View Full Version : What condition for a bear defense rifle?

08-16-2009, 04:47 AM
I was going to ask this on the weight of a bear defense handgun thread after reading Mr. Avery's excelent posts but thought I ought to start a new one instead.

What condition do you keep your rifle in while in bear country? Or hunting/hiking in general?The couple in one of Ron's posts may have been able to defend themselves if all they had to do was cock back the hammer.

For me that's easy. There is ALWAYS a round in the chamber unless it's sitting in my cabinet or truck. As soon as I remove the rifle from either I chamber a round.

It doesn't matter if I were squirrel hunting or hiking. I always keep my weapon in condition 1. I can understand folks who don't in most situations but not while In bear country.

08-16-2009, 07:00 AM
Ryan: When hunting with anyone, even in bear country, we carry our weapons with the magazine loaded but the chamber empty. Upon sighting game, a round is then entered into the chamber. One of your more famous alumni, Craig Boddington, has a good picture on page 173 of "Shots at Big Game" explaining why. While climbing in an alpine enviornment you will eventually need two hands, so your rifle will be either slung or in a gunbearer. Inevitably, if you are not pointman, you will cover someone with your muzzle, therby violating Rule 2 (Never let your muzzle cover anything you are not willing to destroy) of an even more famous alumni, Jeff Cooper.
There have been numerous documented instances of professional hunters in Africa being shot by their clients. One of the more recent examples involved Craig Boddington's daughter.
If you are ever fortunate enough to be on a guided hunt in Alaska or Africa, you won't be carrying your weapon in condition 1, even if you are squirral hunting. If you hunt solo, do what you want. If you hunt in a group, your group will have to set the ground rules.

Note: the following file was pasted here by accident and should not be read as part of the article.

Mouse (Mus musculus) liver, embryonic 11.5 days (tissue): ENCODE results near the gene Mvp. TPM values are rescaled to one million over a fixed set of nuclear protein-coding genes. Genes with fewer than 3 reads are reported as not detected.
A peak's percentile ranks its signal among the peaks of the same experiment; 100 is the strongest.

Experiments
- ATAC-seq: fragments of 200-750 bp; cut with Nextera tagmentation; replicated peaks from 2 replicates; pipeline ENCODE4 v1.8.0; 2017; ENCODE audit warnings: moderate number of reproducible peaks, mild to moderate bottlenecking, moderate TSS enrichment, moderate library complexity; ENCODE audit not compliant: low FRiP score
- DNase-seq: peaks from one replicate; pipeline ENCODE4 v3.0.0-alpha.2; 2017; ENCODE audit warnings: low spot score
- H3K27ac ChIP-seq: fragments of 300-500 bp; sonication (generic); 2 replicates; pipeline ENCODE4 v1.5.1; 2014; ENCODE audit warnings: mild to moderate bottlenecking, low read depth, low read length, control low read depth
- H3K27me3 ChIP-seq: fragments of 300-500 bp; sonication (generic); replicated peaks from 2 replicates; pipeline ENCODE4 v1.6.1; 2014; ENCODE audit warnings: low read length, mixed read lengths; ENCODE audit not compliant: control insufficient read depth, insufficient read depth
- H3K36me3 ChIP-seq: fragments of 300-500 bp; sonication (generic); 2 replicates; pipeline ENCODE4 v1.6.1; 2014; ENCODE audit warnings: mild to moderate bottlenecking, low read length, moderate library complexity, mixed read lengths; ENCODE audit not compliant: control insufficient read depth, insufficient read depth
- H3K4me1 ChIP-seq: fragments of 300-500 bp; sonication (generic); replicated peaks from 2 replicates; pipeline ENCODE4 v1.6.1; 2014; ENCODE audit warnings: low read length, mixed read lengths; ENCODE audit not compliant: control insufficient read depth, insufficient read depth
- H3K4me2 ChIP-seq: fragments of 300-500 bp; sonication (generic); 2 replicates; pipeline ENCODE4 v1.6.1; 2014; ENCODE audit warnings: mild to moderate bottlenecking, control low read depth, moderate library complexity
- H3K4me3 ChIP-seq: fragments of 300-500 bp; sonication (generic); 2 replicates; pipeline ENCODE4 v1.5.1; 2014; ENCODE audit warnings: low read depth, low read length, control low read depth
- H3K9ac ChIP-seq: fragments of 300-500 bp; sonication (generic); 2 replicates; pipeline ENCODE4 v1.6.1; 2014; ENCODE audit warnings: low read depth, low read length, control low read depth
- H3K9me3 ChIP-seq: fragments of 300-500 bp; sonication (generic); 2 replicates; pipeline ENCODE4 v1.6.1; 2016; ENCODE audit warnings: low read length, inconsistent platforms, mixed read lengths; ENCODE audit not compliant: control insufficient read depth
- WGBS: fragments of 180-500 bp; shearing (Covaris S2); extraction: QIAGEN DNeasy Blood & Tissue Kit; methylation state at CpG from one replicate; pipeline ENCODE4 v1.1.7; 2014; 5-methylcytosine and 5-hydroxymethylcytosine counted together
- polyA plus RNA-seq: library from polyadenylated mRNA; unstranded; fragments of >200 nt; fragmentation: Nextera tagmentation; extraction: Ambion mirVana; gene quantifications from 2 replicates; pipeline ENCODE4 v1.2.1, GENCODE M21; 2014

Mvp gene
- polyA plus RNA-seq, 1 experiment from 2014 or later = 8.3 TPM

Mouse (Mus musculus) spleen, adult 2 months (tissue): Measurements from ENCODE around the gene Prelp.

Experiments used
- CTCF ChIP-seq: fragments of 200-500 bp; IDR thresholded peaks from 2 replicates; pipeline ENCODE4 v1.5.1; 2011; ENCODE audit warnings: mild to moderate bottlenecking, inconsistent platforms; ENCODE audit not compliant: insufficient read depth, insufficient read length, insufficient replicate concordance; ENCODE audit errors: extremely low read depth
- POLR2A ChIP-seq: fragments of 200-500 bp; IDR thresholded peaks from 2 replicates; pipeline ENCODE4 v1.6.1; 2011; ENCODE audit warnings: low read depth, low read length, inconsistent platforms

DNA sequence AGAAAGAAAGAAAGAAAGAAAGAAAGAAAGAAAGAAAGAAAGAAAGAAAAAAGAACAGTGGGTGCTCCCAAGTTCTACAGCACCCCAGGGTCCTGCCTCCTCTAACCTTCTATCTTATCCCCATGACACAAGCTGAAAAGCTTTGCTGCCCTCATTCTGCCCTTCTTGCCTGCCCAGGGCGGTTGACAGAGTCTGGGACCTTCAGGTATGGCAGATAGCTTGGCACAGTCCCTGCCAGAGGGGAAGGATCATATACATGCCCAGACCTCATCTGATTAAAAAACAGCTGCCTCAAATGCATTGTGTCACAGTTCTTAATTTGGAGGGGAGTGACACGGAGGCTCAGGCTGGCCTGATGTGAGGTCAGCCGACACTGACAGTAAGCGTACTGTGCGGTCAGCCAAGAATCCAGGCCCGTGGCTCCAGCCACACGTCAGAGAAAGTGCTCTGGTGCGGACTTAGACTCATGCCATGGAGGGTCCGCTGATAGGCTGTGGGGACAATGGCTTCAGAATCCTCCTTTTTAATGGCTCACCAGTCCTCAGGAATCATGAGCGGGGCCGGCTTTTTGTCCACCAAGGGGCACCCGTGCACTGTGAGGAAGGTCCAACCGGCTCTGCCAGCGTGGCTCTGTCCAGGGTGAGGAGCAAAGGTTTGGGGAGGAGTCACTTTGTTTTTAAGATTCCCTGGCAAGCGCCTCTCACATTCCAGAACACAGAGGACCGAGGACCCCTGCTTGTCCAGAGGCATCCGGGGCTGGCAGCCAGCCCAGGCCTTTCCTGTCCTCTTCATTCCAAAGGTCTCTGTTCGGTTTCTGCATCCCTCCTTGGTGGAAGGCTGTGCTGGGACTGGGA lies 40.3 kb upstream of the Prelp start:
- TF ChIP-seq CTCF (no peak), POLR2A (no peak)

08-16-2009, 11:08 AM
It all depends on the circumstances, such as those in Bob's post, plus others. Visibility and threat level, the presence and activities of other humans all figure in. I often have responsibility for others in a crew and both training and skill levels vary. In general, rounds aren't chambered unless circumstances indicate an elevated threat. If I'm by myself, I tend to keep a round chambered somewhat more frequently, but even there, not always.

For instance; working on a tundra ridge in central AK with a dispersed crew, good visibility, previous air recon showing no bears, I won't keep a round chambered and ask others to do the same unless conditions change. Climbing with a rifle or shotgun slung, or packed, the chamber is dry. Entering a brushy area with bears sighted in the vicinity, I want spray handy, firearm in hand, round chambered. Camping solo or in a small group in most of AK, round probably chambered. Big camp, known area, chamber dry. No one gets into an aircraft or boat with a round chambered. And in large groups with other options like spray, it might depend on terrain and indications of bear activity, but generally the threat is reduced and the balance tips toward not having rounds chambered.

Basically it comes down to risk management. Over the years I have seen several unintended discharges, known of one horrific tragedy and one other serious injury. We all dwell on the danger posed by bears even though it is generally very, very low, almost non-existent in many areas considered bear country. So it takes very little for the firearm to become the more dangerous factor. Even by yourself, a slideout on a wet, muddy embankment can have you and your firearm tumbling into brush and rocks. With a round in the pipe, however low risk may still be, it goes from nothing to something.

08-16-2009, 07:08 PM
Wow, didn't hink I would be in the minority here. Interesting.

When hunting SE AK a few years back for deer my cousin, a 30 year AK resident kept his rifle in condition 1, myself 14 followed suit. Scrambling up some pretty knarly terrain in afganistan everyone kept weapons in condition 1. My Ccw pistol is also condition 1. Whatever floats your boat I guess.

Brittany, aimed and fired at a cat mauling a dog handler. Hardly a negligent discharge, well I guess it was negligent but it wasn't a whoops, my weapon just went off.

Super Chicken
08-16-2009, 07:56 PM
If going solo most times I carry a round in the tube. With others in the field empty chamber unless I'm on point AND I get the "feeling", spidey sense I guess you could call it. I have never seen a bear nor any "bad guys" in the bush but have come across a few hemp plants growing in valleys. Not enough to call the cops about but I do worry about illicit growers. As a matter of fact a fire north of me is raging due to a pot growers cooking fire getting out of hand.